Home :: Tutorials :: Simplifying a Polyline

#### Simplifying a Polyline - The Algorithm

To get a better idea of the problem we are solving, let's define the requirements to be satisfied by our polyline simplification algorithm. These should be fairly simple.

1. The algorithm must accept a list of user-specified points that define a polyline.
2. The algorithm must return a list of points that define a polyline that visually approximates the original polyline.
3. The algorithm must accept a user-specified tolerance value that determines the quality of the visual approximation of the original polyline.
4. The algorithm must minimize the length of the resulting list of points.

So, we want an algorithm that takes a polyline and simplifies it as much as possible while retaining a given faithfulness to the appearance of the original curve.

It is quite difficult to draw using the mouse so it reasonable to assume that the drawn curve is rough in nature. Given the roughness of the curve, we have an opportunity to alter it without negatively impacting the curve's appearance. Tolerance allows us to quantify the degree to which we can alter the curve while preserving the appearance of the original curve.

Just to refresh our memories, our algorithm is trying to solve the case when we draw straight lines which end up with extra points in the line. The requirements do not state how a tolerance value works other than it effects the quality of the approximation of the original curve. We need to define the effect of a tolerance value on the approximation and we must define what are valid tolerance values.

If I have three colinear points (all on the same line), then one of those points can be removed without effecting the appearance of the line. If one of the points is slightly off of the line defined by the other two points, then we may be able to remove that point without drastically impacting the final appearance as compared to the original curve. The further away the point is from the line, the worse the appearance will be as compared to the original curve. We can control the quality of the approximation by adjusting the distance a point may stray from a line before it is no longer considered to be on the line. This turns out to be a reasonable measure for tolerance.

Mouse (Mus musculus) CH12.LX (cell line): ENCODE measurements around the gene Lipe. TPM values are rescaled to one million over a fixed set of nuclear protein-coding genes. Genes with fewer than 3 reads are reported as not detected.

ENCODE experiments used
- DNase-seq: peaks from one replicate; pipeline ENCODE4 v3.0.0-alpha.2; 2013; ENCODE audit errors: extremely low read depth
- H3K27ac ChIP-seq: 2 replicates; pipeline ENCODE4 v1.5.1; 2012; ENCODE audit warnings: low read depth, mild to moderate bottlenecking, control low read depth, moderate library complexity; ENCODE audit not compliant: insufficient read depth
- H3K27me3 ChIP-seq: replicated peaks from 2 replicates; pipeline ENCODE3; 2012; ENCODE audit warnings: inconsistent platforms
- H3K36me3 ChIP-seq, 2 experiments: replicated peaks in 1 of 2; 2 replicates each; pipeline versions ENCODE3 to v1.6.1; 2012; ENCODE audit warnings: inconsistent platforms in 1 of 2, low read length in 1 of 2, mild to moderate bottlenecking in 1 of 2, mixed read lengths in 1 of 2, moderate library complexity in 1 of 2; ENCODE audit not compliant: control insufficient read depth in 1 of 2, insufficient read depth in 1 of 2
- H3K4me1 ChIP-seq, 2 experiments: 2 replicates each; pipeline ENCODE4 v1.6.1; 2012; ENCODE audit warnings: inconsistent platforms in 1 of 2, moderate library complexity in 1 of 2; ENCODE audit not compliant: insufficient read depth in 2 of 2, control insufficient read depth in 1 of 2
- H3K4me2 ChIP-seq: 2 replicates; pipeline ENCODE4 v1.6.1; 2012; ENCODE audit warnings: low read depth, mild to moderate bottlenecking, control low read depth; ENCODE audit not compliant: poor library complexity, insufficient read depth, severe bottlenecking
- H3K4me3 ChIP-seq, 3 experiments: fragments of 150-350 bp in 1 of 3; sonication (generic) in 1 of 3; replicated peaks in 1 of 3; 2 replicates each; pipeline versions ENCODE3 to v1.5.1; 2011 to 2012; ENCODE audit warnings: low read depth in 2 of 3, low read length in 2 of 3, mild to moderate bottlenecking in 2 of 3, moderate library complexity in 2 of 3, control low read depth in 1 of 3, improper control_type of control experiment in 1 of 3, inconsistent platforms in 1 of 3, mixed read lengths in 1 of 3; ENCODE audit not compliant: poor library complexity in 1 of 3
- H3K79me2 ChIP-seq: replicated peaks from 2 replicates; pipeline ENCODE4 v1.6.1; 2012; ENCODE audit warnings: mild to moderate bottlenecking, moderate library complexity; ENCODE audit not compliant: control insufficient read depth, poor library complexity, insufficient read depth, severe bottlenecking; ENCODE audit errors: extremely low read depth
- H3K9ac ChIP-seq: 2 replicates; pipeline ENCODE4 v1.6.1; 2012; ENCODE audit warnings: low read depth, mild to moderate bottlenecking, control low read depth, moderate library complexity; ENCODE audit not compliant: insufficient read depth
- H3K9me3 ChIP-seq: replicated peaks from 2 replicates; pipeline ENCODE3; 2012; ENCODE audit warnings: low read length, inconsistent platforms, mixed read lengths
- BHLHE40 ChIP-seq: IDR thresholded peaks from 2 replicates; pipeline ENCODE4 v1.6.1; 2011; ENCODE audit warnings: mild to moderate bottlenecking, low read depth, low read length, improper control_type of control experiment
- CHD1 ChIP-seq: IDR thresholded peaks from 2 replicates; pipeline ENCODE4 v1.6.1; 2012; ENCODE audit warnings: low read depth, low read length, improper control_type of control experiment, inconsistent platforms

When the mid-point of the line is on the curve, it is 0 units from the line. As the point moves away from the curve, this value increases. Therefore, we define tolerance to be a positive number of units a point may stray from a line before it is considered no longer a part of the line. As this tolerance number increases, the quality of the approximation will decrease along with the number of points in the approximated polyline. If we need an exact visual duplicate of the original curve, then we use a tolerance of zero. If we are more concerned about reducing the number of points in our curve, then we can increase the tolerance to reduce the point count while, at the same time, losing quality as compared to the original curve.

From this discussion of the tolerance value, we now know enough to describe the algorithm.

```define lastPoint to be the first point in the original point list
loop through the remaining list of points, assigning each to currentPoint
form a line from lastPoint to currentPoint
test all points between, but not including lastPoint and currentPoint
if the test point's distance from the line is more than the tolerance then
add the point before currentPoint to the result array
set lastPoint equal to the added point
proceed to the next point in the top-most loop
end if
end test
end loop
add the last point in the user-specified point list to the result array```